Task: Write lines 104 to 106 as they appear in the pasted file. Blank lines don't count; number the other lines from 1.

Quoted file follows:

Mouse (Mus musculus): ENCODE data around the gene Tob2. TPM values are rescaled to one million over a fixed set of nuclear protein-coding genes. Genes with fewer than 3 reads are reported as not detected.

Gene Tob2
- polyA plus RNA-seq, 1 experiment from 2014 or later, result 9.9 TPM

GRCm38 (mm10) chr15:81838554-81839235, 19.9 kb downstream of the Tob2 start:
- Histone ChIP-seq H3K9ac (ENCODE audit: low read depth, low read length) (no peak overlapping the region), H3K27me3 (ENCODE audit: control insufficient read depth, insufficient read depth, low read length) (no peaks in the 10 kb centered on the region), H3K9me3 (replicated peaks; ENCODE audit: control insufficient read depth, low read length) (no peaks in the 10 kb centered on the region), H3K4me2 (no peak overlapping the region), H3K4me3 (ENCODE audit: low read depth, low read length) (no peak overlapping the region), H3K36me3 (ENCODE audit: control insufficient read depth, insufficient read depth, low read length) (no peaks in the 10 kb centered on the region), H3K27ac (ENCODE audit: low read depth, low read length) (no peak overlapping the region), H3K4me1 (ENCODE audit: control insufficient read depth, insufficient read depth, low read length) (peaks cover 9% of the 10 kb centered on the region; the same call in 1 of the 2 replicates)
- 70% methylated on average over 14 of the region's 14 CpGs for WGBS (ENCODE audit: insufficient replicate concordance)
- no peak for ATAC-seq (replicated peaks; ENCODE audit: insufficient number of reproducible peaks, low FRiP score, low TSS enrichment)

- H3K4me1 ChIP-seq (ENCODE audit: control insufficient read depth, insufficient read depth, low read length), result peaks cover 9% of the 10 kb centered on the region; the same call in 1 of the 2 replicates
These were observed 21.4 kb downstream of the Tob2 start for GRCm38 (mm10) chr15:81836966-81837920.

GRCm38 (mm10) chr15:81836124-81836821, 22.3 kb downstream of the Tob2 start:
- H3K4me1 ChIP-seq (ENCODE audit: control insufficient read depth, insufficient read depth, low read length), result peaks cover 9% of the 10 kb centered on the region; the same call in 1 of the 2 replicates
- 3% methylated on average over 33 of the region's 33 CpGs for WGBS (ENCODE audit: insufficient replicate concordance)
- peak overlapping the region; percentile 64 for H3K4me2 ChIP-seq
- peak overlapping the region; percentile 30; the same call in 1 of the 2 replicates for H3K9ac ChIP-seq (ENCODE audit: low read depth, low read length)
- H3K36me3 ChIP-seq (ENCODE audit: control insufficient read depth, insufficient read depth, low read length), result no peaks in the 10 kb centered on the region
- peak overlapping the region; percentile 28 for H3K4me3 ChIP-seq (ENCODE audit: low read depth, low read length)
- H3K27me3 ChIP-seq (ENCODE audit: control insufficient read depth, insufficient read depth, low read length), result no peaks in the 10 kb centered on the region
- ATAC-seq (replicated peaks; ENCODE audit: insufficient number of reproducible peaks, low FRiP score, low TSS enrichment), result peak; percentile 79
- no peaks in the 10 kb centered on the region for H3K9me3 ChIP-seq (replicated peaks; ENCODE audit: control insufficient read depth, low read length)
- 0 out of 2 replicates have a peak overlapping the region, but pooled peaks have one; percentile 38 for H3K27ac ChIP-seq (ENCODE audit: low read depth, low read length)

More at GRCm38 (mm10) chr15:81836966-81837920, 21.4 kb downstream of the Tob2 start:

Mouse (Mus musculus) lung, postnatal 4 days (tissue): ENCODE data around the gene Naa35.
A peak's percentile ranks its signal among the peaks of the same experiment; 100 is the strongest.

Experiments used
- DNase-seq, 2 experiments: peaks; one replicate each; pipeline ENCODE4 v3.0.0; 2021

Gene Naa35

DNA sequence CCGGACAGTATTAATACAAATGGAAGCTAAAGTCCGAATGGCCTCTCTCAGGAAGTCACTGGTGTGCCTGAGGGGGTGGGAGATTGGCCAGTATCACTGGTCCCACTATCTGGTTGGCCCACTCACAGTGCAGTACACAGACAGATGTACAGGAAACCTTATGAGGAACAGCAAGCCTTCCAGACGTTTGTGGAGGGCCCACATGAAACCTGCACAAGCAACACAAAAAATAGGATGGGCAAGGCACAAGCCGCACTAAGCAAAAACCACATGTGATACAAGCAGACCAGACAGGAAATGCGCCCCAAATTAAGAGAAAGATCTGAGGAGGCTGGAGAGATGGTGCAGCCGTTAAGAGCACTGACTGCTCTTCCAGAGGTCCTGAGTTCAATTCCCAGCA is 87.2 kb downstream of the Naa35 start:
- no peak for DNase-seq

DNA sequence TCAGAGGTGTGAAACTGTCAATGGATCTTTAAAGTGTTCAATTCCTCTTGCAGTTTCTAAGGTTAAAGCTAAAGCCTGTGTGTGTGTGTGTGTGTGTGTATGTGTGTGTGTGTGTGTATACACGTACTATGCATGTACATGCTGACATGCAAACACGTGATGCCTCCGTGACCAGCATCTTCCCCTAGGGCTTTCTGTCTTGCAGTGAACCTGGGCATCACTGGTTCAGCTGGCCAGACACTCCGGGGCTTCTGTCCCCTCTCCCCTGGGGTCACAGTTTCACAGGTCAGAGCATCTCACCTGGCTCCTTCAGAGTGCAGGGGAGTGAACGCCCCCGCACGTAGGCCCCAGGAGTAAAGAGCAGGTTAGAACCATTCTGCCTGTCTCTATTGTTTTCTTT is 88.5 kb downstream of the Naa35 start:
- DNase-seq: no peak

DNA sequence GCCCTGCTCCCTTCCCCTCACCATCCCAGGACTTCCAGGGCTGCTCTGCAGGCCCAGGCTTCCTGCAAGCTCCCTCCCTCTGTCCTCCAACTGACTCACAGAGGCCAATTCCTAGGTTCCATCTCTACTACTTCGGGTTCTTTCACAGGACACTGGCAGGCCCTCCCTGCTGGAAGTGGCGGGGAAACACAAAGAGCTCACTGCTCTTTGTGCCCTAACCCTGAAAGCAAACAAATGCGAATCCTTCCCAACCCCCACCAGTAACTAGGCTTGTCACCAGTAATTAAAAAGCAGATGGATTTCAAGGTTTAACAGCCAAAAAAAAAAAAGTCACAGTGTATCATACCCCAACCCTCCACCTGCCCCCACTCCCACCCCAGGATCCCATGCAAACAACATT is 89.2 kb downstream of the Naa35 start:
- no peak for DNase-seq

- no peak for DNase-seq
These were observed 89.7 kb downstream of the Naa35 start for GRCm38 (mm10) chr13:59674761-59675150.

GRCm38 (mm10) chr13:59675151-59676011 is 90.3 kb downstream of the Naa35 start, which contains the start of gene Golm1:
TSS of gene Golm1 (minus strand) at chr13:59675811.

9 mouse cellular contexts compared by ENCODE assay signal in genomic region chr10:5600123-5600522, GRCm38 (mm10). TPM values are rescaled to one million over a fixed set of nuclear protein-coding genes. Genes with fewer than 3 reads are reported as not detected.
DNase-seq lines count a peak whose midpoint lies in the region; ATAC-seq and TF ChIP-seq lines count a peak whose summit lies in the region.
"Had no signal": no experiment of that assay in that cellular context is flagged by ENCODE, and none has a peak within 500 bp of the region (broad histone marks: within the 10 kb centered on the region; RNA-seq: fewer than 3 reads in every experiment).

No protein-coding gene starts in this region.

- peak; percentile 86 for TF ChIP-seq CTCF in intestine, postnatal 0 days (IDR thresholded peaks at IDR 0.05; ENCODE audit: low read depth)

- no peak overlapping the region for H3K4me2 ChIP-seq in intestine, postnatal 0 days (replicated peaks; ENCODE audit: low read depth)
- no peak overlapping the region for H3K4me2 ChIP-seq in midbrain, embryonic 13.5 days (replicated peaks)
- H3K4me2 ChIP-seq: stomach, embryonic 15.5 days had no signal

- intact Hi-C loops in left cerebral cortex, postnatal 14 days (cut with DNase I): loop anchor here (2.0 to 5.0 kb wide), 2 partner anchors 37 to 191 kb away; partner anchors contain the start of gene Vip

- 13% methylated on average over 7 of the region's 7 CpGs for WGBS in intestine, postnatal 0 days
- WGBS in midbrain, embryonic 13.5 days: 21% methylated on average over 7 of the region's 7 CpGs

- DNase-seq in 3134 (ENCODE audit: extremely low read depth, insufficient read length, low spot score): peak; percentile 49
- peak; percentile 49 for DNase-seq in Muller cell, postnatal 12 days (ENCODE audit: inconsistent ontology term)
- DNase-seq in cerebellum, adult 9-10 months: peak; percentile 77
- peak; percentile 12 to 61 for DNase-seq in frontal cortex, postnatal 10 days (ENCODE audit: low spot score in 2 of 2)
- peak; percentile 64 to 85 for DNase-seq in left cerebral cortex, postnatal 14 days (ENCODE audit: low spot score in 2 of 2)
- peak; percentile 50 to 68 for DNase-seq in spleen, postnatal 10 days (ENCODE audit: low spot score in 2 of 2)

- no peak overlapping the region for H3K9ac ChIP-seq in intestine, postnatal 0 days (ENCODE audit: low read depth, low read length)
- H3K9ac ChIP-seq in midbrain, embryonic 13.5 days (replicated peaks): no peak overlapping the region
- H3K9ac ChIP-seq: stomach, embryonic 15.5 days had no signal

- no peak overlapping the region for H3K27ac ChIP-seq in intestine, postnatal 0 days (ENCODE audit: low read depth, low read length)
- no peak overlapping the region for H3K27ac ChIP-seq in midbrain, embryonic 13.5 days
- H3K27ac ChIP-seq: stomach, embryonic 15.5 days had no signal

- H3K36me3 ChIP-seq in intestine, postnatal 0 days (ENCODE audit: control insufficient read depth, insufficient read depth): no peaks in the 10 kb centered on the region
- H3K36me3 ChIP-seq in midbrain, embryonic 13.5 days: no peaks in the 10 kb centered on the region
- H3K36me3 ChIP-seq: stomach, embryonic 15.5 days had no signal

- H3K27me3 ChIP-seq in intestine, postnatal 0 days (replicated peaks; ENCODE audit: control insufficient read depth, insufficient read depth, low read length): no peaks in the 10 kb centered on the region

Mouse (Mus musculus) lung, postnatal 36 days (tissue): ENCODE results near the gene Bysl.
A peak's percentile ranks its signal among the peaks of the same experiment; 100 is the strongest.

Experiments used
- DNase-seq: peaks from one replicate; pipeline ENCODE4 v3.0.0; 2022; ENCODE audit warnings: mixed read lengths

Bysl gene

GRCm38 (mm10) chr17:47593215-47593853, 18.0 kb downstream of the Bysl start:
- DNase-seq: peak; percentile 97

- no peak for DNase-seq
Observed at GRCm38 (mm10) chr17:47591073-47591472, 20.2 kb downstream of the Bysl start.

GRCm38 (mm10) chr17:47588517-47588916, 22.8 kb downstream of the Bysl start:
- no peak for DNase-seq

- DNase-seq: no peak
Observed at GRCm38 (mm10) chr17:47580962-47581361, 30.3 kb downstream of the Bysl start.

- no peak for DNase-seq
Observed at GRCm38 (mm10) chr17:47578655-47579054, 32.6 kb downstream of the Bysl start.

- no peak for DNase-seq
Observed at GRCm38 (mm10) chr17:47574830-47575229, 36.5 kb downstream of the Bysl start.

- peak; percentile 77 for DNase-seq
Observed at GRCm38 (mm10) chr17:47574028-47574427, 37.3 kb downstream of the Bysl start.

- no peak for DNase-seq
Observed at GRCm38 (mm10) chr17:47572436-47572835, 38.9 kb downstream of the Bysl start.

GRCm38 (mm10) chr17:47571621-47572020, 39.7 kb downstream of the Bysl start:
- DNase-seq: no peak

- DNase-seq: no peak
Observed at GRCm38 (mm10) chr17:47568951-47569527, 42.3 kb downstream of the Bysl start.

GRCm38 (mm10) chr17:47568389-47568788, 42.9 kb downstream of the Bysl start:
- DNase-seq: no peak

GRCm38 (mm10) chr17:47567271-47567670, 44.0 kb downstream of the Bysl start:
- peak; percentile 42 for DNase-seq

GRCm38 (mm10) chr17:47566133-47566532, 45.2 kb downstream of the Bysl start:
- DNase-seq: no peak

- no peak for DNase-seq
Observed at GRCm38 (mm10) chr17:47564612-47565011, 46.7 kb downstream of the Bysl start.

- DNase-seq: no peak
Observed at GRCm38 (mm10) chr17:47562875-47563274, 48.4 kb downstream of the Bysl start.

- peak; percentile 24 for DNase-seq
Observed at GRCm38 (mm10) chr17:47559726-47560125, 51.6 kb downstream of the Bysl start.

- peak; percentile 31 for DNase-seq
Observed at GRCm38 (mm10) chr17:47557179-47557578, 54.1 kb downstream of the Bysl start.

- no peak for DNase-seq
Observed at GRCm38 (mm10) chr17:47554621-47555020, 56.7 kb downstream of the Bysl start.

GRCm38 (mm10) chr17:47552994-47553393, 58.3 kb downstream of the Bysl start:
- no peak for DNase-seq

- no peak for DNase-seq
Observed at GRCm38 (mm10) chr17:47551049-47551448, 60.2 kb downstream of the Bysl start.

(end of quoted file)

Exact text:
Observed at GRCm38 (mm10) chr17:47554621-47555020, 56.7 kb downstream of the Bysl start.

GRCm38 (mm10) chr17:47552994-47553393, 58.3 kb downstream of the Bysl start:
- no peak for DNase-seq